Review Summary: Winter's over.In an interview with Pitchfork this past January, Antlers frontman Peter Silberman related something Frightened Rabbit’s Scott Hutchinson had told him about performing deeply personal material: “It’s the audience’s now. You’ll sing it to them, but they’re the ones singing it. You can let it go and give it to them.” It’s hard to imagine Silberman standing up night after night and going through Hospice’s litany of heartache, an album that was painful even for an uninterested listener, not to mention the guy who suffered through its creation.
It’s not often a band promises to scale down their dramatics on only their second label-released album. But then again, it’s not often a band starts a career with an immense, devastating concept record about a dying patient and a beckoning hospice worker as a metaphor for a soured, gothic relationship. After clearing that lodestone from his brain, it actually makes sense that The Antlers’ creative force Peter Silberman would want to take a breather.
Peter Silberman never meant ‘Hospice’, The Antlers’ bedroom-recorded open wound relationship confessional, to be heard by so many people. If he has any resentment towards that record’s intense scrutiny, however, it doesn’t show on ‘Burst Apart’. A record that’s every bit the sonic departure it had to be, it nevertheless recalls its forebear’s themes, seeing matters of the heart from a more reflective stance.
Considering the rave reviews of the Antlers’ 2009 album and all the arena tours that followed, it could be misconstrued that a title like Burst Apart would be about the trials and tribulations of blowing up. Actually, Peter Silberman’s second album is an album without a concept -- a bit of a relief after the deathbed theme that weighed down Hospice. For Burst Apart, Silberman puts his personal tragedy behind him and starts anew by burying himself in electronics to make a unique sort of wistful chamber pop for the digital age.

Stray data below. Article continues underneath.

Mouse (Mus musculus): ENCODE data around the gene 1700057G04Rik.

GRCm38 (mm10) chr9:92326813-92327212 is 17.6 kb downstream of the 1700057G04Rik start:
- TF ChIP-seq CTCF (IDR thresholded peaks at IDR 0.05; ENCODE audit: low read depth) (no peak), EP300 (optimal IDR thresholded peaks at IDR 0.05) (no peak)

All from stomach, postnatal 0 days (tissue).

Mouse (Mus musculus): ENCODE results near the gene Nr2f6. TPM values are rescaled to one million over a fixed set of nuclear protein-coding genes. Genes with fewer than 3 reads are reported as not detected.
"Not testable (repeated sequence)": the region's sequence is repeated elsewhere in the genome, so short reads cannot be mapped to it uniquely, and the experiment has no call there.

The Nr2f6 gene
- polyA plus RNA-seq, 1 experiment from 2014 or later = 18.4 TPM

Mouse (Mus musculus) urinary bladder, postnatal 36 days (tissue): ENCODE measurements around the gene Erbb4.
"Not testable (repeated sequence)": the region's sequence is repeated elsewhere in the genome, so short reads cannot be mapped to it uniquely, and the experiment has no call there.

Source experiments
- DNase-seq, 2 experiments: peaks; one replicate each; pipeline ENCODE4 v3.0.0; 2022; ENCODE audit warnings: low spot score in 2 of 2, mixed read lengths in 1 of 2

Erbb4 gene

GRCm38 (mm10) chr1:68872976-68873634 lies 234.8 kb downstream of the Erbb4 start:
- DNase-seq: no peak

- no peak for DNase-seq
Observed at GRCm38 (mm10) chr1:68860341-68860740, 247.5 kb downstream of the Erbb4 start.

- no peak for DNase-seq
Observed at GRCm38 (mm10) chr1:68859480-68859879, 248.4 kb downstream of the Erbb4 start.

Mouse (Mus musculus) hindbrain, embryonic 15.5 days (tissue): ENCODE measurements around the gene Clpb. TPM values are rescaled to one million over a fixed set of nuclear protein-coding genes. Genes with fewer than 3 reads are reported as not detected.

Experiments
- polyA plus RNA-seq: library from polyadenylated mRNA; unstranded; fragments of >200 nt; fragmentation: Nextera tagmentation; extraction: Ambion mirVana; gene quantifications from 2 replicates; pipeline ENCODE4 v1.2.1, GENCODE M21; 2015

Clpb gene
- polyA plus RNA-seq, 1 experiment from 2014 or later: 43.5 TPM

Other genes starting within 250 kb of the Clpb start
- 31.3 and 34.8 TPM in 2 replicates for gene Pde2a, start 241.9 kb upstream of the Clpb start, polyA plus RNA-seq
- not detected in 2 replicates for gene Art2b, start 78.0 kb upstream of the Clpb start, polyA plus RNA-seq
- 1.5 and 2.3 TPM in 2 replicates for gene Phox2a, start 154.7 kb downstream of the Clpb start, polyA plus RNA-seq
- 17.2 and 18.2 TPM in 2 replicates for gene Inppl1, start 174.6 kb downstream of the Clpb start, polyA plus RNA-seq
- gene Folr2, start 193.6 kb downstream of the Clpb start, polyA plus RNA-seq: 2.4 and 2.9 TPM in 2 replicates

Hospice was not just a breakthrough moment from a fresh-faced band. The debut album by Peter Silberman and the newly-minted lineup for his one-time solo bedroom project, The Antlers, was a work of singular vision and purity, the likes of which few artists of any medium achieve. Delving deep into the springs of indie rock, Silberman and company created an album that transformed familiar conventions through brilliant songcraft; dense, evocative language and imagery; and powerful, complex emotion.
How do you make a follow-up album to your undisputed career highlight? The Antlers'2009 album Hospice was a record of dizzying highs and soul crushing lows, all artfully balanced in a sound that perfectly mixed reverb laced ambient soundscapes with anthemic indie rock. It would have been near impossible to repeat. Luckily, they haven’t even tried.
For many, The Antlers’ Hospice still carries that fresh new feeling where it tidily lies between cult classic and massively underrated gem. Sure, there’s a convinced affinity in being able to love something that fits under a sheltered area that is hard to find and to this day, Hospice remains one of the strongest ‘indie-rock’ albums of the past five years. Those stories, encircled and written around a fractured time in frontman Peter Silberman’s life were deeply personal and moving.
A collection of mesmeric, epic stillness. Matthew Horton 2011 The Antlers' 2009 album Hospice was one of those niche successes. The sort that has the blogs purring, the odd clued-up broadsheet too, but doesn't quite stretch beyond the word-of-mouth glass ceiling. It deserved its kudos though, stirring up a quiet storm with ever so fragile atmospherics, Peter Silberman's heartbroken falsetto and songs that took hold simply through sticking around for so long, hardly moving a muscle, that they became part of your brain patterns.
THE ANTLERS “Burst Apart”. (Frenchkiss).
The Antlers' emotionally devastating full-length Hospice (2009), the band's debut as a trio as opposed to frontman Peter Silberman's solo act under that same moniker, left the Brooklyn threesome with a lot to live up to. To that end, Silberman and company revisit certain aural territory, like deploying the same interstitial techniques, dreamy murmurs bridging the mildly aggressive "French Exit" and the contemplative "Parentheses" in an attempt to strike a balance between electronica and a song-sound emotional wallop. While the sensually meandering "Rolled Together" offers itself as the perfect soundtrack to, uh, rolling together, and there isn't a bad tune here, there's not much of an emotional hook to hang on.